Green Mountain Stage Race

September 2-5, Cynthia and I raced the Green Mountain Stage Race in the beautiful and temperate Vermont. After training and racing in 85degrees+ with high humidity (basically the rainforest in Cincinnati Ohio) for the past few months, Vermont felt like a heavenly sanctuary of crisp mountain air. I could go outside and feel my skin without wiping off a thick layer of sweat first. 

Stage 1: 5.7 mile Warren State Individual Time Trial

This stage is mostly Merckx style and did not allow Time Trial equipment (other than a TT helmet and a disc wheel). Seeing as I've ridden a TT bike all of 3 times (which didn't even fit me) this is a welcomed restriction.

Time Trials, not my most favorite event in cycling nor my most skilled. Let's go onto the next stage, shall we?

Stage 2: 57.5 mile Bridges Resort Circuit Race

On the start line, contemplating wearing a vest. And no, not a vest so I can stuff ice socks down the back. I Love Vermont in September!

Going into this stage, we have our GC leader (single woman triathlete with no teammates), one rider for Amy D. Foundation and 3 TIBCO girls all in spots 3-5 with less than 1 minute back. 

The course is rolling with 1 QOM hill and 3 chances for sprint points on the finish line. Attacks attempted and brought back, and nothing stays away. We're 5k to the finish and the pack is still together. #CXFever (aka Maghalie Rochette from Luna Pro Team) throws out a little punchy attack up a short climb and strings out the pack, I put in a counter attack now less than 5k from the finish but TIBCO strings me back to the pack. Engines are revving, gears clicking, just 1k from the finish and it's a long totally flat straight drag race into the finish. I'm sitting on Cynthia's wheel and she comes in 4th with the pack also having gained 3rd spot for sprint points mid-race.

Stage 3: 64.7mile Champion System Mad River Road Race

MOUNTAINS TODAY. An early start, bright blue skies, crisp air filled with sunshine, and a downhill neutral start. This is the day I find out if my training in the mountains of Idaho pay off. 

The course includes 1 sprint spot 20miles in, and 4 QOMs. 4 (including the finish)!! Strategy for the day? Get in a breakaway, make it up the climbs, and slay the dirt/gravel section. 

Having a lovely day on my bike I chit chat with Lauren Hall from TIBCO along the fist 10miles or so. She complements me on my new life mantra 'NAMASLAY' scribed on my top tube and we discuss peeing strategies during bike races. We both agree that pulling the chamois to the side and popping a squat to be the most efficient and comfortable method. Some ladies prefer less modest methods with less risk of peeing on oneself, but we both agree this is not our preference.  While Lauren is not chit chatting, she spends her time waving ferociously to anyone on a tractor along the course having enough body awareness and bike handling skills to not knock any of her competitors on the ground.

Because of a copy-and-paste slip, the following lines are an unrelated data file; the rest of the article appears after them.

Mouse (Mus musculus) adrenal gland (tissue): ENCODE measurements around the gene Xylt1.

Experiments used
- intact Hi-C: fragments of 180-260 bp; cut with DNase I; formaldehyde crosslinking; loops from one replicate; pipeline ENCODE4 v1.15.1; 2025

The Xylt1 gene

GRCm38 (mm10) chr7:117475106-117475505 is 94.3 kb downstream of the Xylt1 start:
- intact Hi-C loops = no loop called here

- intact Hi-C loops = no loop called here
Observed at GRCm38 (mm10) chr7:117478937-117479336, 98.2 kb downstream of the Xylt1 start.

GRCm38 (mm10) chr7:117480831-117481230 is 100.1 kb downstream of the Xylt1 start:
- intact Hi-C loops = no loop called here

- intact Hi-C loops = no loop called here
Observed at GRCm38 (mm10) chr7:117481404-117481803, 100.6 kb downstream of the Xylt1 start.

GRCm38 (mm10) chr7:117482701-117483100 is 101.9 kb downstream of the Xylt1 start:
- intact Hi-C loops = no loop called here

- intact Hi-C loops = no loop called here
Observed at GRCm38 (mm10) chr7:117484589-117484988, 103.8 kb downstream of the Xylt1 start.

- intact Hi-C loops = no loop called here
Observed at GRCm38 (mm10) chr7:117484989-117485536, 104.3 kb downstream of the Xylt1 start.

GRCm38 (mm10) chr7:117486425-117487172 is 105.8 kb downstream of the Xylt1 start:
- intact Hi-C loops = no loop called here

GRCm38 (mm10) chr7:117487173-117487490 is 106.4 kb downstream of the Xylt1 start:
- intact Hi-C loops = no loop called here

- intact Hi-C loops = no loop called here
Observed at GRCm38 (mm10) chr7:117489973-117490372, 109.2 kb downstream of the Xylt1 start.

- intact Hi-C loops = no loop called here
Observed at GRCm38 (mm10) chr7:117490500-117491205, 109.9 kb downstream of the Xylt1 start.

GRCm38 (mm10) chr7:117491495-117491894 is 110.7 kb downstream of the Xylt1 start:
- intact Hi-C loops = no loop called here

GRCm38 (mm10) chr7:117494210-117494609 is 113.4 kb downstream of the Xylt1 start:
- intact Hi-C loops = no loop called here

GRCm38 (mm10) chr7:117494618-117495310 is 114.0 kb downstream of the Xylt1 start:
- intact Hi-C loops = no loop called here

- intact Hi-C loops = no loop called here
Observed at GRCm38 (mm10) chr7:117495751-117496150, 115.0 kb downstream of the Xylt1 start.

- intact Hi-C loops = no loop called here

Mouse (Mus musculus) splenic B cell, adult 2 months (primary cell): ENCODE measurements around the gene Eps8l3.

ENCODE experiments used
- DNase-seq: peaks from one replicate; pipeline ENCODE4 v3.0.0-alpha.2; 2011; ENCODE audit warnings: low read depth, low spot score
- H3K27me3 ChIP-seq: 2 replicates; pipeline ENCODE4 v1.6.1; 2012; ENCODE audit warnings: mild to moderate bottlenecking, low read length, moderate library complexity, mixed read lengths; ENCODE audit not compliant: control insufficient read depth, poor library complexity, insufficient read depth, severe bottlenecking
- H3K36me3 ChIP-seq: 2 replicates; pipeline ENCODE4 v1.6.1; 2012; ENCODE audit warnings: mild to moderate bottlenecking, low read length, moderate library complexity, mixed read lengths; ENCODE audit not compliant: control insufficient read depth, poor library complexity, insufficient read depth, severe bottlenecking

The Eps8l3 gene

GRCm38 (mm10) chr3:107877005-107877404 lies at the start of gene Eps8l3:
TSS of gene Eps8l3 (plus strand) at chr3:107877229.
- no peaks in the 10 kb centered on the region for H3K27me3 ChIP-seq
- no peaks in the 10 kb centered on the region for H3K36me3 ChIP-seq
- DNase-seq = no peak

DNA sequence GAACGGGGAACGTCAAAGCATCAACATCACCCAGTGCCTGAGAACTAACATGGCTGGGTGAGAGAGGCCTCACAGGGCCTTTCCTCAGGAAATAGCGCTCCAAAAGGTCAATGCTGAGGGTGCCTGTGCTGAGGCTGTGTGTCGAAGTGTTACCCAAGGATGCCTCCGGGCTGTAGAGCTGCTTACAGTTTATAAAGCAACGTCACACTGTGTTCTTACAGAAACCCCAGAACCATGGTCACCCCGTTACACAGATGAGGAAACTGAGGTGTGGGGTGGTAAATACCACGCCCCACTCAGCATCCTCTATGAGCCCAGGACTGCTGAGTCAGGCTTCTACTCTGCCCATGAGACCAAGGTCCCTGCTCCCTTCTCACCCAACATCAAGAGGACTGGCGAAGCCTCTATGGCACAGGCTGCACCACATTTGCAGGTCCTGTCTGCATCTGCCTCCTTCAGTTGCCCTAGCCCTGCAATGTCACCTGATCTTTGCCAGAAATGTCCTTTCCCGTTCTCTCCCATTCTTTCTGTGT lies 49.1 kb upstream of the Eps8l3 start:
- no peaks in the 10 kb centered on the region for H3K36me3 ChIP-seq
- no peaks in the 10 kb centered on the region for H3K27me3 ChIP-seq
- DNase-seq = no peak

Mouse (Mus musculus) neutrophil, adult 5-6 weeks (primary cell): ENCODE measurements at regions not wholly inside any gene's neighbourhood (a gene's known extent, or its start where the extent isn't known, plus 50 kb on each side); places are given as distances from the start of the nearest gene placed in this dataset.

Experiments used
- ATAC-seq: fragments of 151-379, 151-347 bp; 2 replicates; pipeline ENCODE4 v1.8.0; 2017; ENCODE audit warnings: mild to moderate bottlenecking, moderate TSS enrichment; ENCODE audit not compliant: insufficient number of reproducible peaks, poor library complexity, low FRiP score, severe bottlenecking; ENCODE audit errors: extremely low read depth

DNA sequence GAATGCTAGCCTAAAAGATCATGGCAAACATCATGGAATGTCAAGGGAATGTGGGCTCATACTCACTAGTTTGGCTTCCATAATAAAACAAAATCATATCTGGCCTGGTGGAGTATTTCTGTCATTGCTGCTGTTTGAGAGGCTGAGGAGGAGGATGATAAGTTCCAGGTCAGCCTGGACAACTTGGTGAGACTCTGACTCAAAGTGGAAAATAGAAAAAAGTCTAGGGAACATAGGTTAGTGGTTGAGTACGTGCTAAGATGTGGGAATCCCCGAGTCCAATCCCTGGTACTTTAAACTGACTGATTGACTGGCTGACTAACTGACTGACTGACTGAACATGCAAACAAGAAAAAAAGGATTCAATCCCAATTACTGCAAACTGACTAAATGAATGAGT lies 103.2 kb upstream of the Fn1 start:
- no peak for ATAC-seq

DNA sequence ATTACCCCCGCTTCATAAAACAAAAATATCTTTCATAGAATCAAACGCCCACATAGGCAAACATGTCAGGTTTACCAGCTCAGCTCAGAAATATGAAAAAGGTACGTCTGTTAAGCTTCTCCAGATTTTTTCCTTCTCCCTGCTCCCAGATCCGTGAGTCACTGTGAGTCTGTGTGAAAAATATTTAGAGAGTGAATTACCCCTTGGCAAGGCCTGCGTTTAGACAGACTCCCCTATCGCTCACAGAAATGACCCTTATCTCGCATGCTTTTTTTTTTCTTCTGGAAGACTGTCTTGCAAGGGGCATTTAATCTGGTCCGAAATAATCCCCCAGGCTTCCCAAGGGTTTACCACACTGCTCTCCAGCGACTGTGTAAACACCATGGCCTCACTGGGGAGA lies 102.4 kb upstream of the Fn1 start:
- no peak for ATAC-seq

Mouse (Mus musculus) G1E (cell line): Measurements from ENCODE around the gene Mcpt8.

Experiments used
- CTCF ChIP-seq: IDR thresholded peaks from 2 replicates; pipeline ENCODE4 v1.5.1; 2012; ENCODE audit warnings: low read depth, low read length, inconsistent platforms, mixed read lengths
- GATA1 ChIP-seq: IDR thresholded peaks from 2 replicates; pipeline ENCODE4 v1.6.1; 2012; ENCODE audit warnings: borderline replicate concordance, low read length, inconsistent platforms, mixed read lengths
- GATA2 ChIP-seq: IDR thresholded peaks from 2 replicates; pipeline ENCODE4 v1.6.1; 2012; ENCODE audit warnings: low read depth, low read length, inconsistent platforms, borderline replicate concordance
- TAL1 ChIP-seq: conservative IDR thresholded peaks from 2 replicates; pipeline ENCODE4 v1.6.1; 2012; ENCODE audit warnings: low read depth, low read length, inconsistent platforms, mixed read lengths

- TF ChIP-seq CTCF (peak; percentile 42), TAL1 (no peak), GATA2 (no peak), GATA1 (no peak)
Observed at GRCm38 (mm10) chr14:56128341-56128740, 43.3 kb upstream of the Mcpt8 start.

Rolling into the sprint spot, I weave Cynthia through the pack and plant her on Gretchen Stumphofer's wheel (riding for Amy D. Foundation). With TIBCO charging at the front and me leading out Cynthia without rolling all of my marbles (knowing the first QOM hill is just up ahead), Cynthia busts out a 3rd place in the sprint!

Now for the first QOM. steady, steady, steady, steady hard, steady hard, steady harder, steady harder, really hard, find wheels, find more wheels, get to the top. Descend descend descend, rotate, rotate, rotate, weave, weave, weave. I make it to the top with Gretchen, Miriam Brouwer from The Cyclery Opus, and Katherine Oullettee (Kath) from Rally Cycling. We descend for the next 20km trading pulls. As we approach the bottom of the descent a group of 10+ girls attach themselves to our group. I rail a sharp corner on the bottom of the climb and catapult myself up to the lead group from the pack with a respectable 5-10 seconds separation, only to find the leaders are sitting up :/. The group is now back together. Another 10km go by and we stop for a collective wiz. 

We approach the 2nd QOM, the pack obliterates in a single line of riders to the top and I am with the leaders. Just past the crest is a sharp left and the beginning of THE DIRT/GRAVEL! A short 100m section of packed dirt followed by pavement followed by a 1-2km section of packed dirt/gravel. Alizee Brien from TIBCO attacks on the gravel and I follow. We drop more than half of our group and now create a separation with ~10 riders working together down the descent to maintain our separation.